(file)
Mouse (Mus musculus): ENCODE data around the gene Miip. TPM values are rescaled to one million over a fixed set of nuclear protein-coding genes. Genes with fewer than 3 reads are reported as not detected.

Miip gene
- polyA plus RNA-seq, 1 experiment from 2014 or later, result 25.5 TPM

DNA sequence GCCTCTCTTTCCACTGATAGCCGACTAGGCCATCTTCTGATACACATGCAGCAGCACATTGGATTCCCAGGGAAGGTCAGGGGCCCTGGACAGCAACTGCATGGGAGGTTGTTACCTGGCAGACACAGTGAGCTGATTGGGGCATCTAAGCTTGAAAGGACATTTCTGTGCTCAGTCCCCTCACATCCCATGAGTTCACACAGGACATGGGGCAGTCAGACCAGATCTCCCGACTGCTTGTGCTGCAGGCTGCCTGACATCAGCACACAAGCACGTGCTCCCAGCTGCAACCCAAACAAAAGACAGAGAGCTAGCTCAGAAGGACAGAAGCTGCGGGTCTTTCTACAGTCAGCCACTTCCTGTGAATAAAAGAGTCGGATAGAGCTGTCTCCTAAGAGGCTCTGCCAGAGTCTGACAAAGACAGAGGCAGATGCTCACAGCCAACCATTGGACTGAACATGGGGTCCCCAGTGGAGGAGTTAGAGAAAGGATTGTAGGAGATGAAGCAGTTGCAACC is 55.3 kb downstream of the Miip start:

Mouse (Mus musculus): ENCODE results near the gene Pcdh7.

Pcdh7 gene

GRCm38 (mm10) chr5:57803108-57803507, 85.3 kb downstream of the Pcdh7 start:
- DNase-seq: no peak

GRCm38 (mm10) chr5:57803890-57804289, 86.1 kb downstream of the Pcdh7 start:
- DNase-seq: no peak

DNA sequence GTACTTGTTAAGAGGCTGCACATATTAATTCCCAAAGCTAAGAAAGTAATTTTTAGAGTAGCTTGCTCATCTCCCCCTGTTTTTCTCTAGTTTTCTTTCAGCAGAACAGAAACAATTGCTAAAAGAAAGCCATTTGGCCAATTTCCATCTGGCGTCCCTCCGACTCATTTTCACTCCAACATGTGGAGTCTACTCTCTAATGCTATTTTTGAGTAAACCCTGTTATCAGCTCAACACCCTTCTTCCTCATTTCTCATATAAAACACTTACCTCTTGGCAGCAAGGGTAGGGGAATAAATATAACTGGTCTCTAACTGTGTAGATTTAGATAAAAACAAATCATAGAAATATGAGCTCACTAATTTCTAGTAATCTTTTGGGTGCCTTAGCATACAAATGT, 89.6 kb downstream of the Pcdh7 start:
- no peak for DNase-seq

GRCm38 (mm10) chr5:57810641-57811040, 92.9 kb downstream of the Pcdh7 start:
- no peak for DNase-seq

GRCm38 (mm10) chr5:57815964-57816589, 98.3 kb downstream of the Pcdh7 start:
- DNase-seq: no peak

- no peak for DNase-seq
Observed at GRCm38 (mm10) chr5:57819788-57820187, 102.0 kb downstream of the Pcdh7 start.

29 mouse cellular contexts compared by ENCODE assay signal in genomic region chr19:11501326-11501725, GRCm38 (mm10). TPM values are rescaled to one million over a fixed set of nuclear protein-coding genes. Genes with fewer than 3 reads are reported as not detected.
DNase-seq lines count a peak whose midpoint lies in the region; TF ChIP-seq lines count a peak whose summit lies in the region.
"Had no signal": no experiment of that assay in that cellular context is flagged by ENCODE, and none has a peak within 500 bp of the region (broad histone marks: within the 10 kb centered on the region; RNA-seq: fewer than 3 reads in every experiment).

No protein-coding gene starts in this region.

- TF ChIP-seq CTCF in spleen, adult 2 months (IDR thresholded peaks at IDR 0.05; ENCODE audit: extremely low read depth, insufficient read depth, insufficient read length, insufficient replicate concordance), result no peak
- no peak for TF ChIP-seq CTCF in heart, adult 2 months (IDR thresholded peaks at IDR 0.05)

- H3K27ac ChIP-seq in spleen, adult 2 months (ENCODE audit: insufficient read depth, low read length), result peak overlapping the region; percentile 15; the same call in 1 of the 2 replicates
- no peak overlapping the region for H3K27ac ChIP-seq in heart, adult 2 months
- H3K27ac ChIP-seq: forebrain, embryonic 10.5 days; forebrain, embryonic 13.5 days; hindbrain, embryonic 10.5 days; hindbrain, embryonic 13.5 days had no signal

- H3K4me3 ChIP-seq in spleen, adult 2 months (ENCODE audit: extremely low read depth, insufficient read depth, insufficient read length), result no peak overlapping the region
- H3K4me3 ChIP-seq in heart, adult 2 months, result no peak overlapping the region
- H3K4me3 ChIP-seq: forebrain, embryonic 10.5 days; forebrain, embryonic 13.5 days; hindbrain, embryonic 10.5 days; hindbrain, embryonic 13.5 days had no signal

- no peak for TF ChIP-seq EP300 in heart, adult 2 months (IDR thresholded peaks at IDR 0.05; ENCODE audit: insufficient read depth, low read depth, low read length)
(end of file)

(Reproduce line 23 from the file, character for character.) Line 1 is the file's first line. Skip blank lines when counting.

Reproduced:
- TF ChIP-seq CTCF in spleen, adult 2 months (IDR thresholded peaks at IDR 0.05; ENCODE audit: extremely low read depth, insufficient read depth, insufficient read length, insufficient replicate concordance), result no peak